This page is being updated and as such is in an incomplete state at the moment.

Brief Intro: I went from using Torch, to Tensorflow, and now Pytorch. For some time I used lasagne while I coded in Tensorflow as lasagne tended to give me improved performance compared to Tensorflow.

Why Pytorch

There are several reasons why one should choose to learn pytorch. Here are my main reasons:

  1. Debugging is much simpler in a dynamic computation framework
  2. They are providing really good tools for the community (such as torchvision)
  3. Dynamic are much better than static for development
  4. Builtin GPU support
  5. It’s faster by default

I’ll expand a bit more on the points below.

For my work I need to be able to iterate quickly to create models and also change them quickly to be able to run multiple experiments. Being able to quickly debug is essential as it really helps in the process of quick iteration. By having dynamic graphs I can see where in the graph my error has occurred perhaps some of the tensors shapes are not aligned or I have a bad input type at some point in the graph.
Sometimes these errors can be caught at compile time with other frameworks but there others that happen at runtime and with compiled models the errors I’ve encountered are almost unintelligible.

Sometimes using the tool is not just about the tool itself. It’s about the community surrounding the tool that allows it to become prolific. With torch it took a while to understand some of the inner workings as the documentation was quite poor unless you built the model or worked on it already. Pytorch’s documentation is a bit better but that could also be because I already went through a lot of the muck of torch that I now better understand some of the inner workings.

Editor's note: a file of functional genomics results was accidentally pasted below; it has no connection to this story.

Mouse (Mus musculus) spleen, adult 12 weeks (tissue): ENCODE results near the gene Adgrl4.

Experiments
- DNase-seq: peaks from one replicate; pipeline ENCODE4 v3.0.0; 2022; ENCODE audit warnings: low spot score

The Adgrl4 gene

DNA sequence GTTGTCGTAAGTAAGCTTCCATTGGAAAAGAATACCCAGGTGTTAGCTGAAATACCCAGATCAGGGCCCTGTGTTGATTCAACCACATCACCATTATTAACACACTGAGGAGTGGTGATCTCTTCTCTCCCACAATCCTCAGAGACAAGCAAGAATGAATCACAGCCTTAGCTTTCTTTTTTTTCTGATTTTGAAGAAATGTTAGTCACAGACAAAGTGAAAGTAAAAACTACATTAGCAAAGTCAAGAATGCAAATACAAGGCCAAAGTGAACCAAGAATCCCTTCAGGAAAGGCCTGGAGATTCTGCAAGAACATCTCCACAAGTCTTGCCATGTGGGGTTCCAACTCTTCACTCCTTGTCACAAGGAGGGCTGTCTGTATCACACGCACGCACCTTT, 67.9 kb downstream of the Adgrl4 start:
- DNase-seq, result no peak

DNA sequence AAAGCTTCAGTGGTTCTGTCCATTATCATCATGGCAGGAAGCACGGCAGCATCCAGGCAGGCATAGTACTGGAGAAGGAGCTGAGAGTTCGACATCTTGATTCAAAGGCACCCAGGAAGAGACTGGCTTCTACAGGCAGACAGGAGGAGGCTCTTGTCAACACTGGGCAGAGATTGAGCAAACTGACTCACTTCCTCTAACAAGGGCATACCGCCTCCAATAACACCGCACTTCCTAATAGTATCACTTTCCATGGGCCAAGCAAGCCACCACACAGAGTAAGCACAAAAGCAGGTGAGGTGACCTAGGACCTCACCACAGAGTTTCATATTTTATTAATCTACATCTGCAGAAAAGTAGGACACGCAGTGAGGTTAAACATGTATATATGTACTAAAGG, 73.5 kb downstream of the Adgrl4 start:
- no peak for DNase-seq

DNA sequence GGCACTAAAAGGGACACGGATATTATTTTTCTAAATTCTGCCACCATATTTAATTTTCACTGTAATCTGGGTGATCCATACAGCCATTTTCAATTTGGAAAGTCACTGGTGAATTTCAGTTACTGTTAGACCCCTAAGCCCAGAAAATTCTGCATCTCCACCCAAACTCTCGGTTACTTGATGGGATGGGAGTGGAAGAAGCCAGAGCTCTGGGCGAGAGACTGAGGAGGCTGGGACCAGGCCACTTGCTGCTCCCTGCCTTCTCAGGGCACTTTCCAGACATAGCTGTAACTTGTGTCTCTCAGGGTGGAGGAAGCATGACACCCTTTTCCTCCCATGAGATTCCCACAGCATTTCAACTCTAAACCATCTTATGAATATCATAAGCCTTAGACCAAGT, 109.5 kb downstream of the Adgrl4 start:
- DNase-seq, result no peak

Other niceties that I’ve found with pytorch is that individuals actually share their pre-trained models whereas I have found it much less common in tensorflow for some reason. Lastly facebook is creating a github repo that collects many of the standard datasets and organizes them in once place. In this way with one pip install you can have access to all of the standard datasets and also preprocessing becomes much easier instead of writing your own for every dataset you encounter.

Having the capability to alter your graph at runtime or via a conditional statement is a really big deal in terms of the expressiveness of the model. This hasn’t really been taken advantage of because the ideas for how to properly update a changing model itself do not exist yet that I know of. It still gives much greater freedom to design and redisign your model at any model unlike static computation graphs.

The built in GPU support is a nice convenient feature that many modern tools currently have that is able to speed up processing time by over an order of magnitude in some circumstances.

This last point is a bit odd for me as I feel like in theory the static graphs should be faster. My belief in this is that by knowing that the graph is static one could apply more optimizations that one could not do with a dynamic graph. In practice though Pytorch seems to be one of the fastest if not the fastest computation graph library that is available. This could be attributed to a few things. The main of which is that the compilers for the static graphs aren’t very smart at the moment so the extra benefits and savings that could be happening aren’t. The other is that there might be some mistakes the other languages are performing since they usually rely on Nvidia to handle the gpu computation with their propreitary code anyways there might not be much performance improvements that could be gained with a static graph.

What’s still lacking

Granted it is still in early beta as of July 2017 so it can be forgiven for some of the missing features. However if you need to use these already it is not a good time to start otherwise you’ll encounter a few headaches along the way.

One thing that still needs work is indexing. You can only use fancy indexing along a tensors first dimension

Second is for recurrent models. The ability to use masking is missing for the loss and is confusing for the inputs. Ideally it would be best to provide an api that could encode the sequences correctly. Currently one has to sort the inputs from longest along the first dimension and pad the remaining dimensions with zero and then convert it to packed_padded_sequence. Finally the loss does not handle feeding in a mask so one has to resort to weird hacks that may break in the future.

Accessing submodules needs some attention as well if you want to use a pretrained model and get the output of a certain layer takes some work.

There are more and this page will be updated with more information soon.